Landspeed events require long, straight and flat locations to be run safely and to be eligible to set records. Here are some of the locations in New Zealand and around the World that have been used to host events and set records.
New Zealand locations
Goudies Road – This ex-private forestry road near Reporoa, halfway between Rotorua and Taupo in the Bay of Plenty has 7km of straight, flat tarseal. The road was constructed to a very high standard to handle logging trucks trains (3 trailers) up to 120 tonne each. With 1 meter deep of compacted rock and pumice, a logging truck motorway but has seen little of the traffic it was designed for. Being a “B” class road at 7m wide, it’s around a meter wider than most roads in New Zealand, and unusually for New Zealand it’s constructed with hot mix (asphalt) up to 150mm depth rather than chip seal. It has no cats eyes, it isn’t a through road as from 2009 the gates were closed and access is via two side public side roads and has very few residents on it, making it New Zealand’s best road for landspeed trials.
It is where Ray Williams in March 1996 did 316 kph and Owen Evans in June 1996 did 348 kph each set the outright landspeed record for New Zealand. Also in July 2006 Maurice O’Reilly broke a diesel class record in a driving a Volkswagen Jetta TDi at 232 kph. Goudies Road, has been surveyed and was recognised by the FIA for Landspeed records and is now used by Landspeed New Zealand Association for their landspeed events, whom had it re-surveyed for levelness/inclination and it is in the center 2.7 klms absolutely flat, with a total inclinations of less than 0.10% FIA rules say less than 1%. To date LSNZ record’s fastest speed is Scott Wilkins on a highly modified Kawasaki H2R motorcycle with a one way run of 364kph/227mph a MNZ Landspeed record also.
Eastwest Access Road, Western Lake, South Wairapa 3.4klms long with a big sweeping bend in first 800 meters, used by the Cliffhanger Promotions Inc. for Motorcycle only landspeed trials twice per year.
Chertsey Rd, Ashburton, Canterbury, South Island, was used by the Ashburton Car and Motorcycle clubs for a combined Landspeed trials, under MSNZ rules they are called Sprints, once per year. But MSNZ has apparently not issued a permit for a Landspeed trial since 2019 one of the reasons was the road was not 10 meters wide !
Canal West Road – A rural road near Waitakaruru in the Waikato region. This road was used by Dr Rodger Freeth to successfully set New Zealand’s outright landspeed record in 1993 of 313 kph. Heather Spurle in a diesel car 191 kph Ray Williams considered this road for his 1996 record attempt, but ruled it out due to bumps. Ray Williams also considered Canal East Road (which runs parallel to it, with the two separated by a canal) before settling on Goudies Road for his attempts.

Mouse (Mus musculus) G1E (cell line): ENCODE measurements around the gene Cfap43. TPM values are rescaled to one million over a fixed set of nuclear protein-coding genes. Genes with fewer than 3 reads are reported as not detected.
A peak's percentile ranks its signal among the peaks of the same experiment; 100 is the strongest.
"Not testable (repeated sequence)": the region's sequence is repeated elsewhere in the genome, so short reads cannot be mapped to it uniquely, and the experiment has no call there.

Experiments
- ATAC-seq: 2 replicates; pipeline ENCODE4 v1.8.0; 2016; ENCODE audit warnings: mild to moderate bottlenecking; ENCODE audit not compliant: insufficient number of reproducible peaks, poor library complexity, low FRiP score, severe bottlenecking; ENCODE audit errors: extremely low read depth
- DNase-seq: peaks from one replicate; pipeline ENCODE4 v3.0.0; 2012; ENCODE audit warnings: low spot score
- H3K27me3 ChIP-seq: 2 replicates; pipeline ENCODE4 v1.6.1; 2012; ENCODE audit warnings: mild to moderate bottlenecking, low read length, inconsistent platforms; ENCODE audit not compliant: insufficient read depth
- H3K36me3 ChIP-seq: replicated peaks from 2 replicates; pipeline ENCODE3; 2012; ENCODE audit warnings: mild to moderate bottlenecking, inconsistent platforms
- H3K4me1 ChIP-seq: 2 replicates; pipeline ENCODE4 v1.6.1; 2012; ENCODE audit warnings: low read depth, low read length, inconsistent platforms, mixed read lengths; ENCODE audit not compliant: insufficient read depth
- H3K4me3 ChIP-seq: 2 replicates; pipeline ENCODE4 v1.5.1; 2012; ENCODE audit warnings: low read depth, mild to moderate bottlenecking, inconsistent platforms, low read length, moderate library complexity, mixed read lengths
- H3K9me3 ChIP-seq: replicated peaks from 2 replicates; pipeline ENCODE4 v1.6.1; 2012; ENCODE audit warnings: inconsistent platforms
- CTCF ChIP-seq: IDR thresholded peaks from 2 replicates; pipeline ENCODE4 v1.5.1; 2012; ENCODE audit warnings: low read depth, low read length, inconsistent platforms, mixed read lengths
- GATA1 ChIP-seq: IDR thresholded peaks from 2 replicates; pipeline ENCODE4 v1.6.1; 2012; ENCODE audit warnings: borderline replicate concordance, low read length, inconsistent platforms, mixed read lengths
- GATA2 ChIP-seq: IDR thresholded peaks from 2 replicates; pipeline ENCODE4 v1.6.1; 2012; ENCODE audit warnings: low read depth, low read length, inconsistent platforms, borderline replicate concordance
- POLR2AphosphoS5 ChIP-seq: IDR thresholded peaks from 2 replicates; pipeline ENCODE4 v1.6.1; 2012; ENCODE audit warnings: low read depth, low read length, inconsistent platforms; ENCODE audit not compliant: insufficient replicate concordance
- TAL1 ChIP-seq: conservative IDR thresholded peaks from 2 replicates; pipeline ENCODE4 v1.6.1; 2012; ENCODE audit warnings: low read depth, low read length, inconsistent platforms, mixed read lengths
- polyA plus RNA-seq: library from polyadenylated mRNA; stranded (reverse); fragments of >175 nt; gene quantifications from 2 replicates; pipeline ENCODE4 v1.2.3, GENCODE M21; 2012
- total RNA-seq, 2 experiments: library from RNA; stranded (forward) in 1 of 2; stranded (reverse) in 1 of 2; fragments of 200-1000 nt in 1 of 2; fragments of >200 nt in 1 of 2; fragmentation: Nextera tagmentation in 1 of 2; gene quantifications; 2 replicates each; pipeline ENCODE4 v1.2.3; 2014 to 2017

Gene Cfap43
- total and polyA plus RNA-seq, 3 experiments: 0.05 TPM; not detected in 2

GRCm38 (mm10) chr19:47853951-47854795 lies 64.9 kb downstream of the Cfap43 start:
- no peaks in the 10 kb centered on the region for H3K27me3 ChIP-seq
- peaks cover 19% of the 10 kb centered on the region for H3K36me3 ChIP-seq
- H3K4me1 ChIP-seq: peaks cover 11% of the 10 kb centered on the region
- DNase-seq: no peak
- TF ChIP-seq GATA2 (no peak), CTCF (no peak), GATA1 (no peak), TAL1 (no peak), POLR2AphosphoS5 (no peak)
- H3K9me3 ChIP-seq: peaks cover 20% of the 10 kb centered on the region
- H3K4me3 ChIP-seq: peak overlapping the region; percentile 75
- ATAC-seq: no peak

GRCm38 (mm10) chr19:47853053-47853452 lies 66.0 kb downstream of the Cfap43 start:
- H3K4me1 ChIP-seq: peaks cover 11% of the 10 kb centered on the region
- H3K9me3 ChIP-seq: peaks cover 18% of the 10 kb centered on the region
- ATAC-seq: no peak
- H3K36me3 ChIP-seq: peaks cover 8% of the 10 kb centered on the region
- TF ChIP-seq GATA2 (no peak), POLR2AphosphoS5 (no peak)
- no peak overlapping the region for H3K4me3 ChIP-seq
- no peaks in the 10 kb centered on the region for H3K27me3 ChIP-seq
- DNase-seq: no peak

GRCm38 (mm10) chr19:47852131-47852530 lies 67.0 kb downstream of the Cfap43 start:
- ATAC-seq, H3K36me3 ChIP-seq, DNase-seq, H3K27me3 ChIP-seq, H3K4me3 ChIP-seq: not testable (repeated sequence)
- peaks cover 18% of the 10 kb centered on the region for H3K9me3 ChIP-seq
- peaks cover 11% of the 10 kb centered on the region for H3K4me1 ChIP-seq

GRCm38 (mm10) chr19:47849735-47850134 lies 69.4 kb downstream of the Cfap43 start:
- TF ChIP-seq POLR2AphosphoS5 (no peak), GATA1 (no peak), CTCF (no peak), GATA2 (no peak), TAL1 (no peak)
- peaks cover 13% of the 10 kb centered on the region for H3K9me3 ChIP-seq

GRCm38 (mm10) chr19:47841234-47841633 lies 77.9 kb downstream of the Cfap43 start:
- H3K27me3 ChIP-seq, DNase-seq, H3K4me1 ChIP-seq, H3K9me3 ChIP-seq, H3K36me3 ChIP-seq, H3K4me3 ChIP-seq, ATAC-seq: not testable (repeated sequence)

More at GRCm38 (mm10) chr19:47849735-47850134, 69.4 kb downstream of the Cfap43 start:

Ohakea Air Base – A RNZAF air base near Bulls in the Manawatu, it hosts New Zealand’s third longest runway at 2.4klm (after international airports at Auckland and Christchurch). March 2020 Dean Hart, a Royal NZ Air Force (RNZAF) broke the MSNZ New Zealand land speed record in a jet-powered dragster to a top speed of 458.2 kmh. The record-breaking vehicle reached an average speed of 363.436 kmh over a mile beating the previous record of 355 kmh by Eddie Freeman 2012 in a Lamborghini Superleggera
Oreti Beach – Oreti Beach near Invercargill in Southland has long been used for racing, and Burt Munro set several 1/2 mile records there in the ’50s, ’60s and ’70s. It is still used for racing today, and is part of the annual Burt Munro challenge. Sadly this event does not do any Landspeed events only short sprint racing.
Ninety Mile Beach, Northland once used in 1932 by Norman ‘Wizard’ Smith’s attempt at a land speed record in the Fred H Stewart Enterprise racecar the ‘Anzac’, using a Rolls-Royce aero engine and a Cadillac chassis he set an unofficial Australasian ten-mile record at an average speed of over 148 miles per hour.(238 kph)
Many venues are used around the World for landspeed racing, most being either airport runways or dried up lake beds. The runways tend to be military ones (often disused) while the lake beds are a mix of dirt or salt flats. The most famous salt flats are the Bonneville Salt flats in America but Lake Gairdner in Australia also hosts annual events and has been recognised as a world event, as sadly the salt at Bonneville is deteriorating badly from Phosphate harvesting over past 70 years.
El Mirage (also in America) is a dirt lake bed which is used several times a year for speed events. Black Rock desert is another dirt venue used for record attempts but it’s surface isn’t suited to multiple runs so this tends to only be used occasionally by big-budget teams chasing the outright world record.
Airports are also popular venues for landspeed racing, with many in the United States, the UK and Europe being used to hold events with a long run up (normally between 1 and 1.5miles) and a short timed section. These may be disused ex-military air strips or active airports.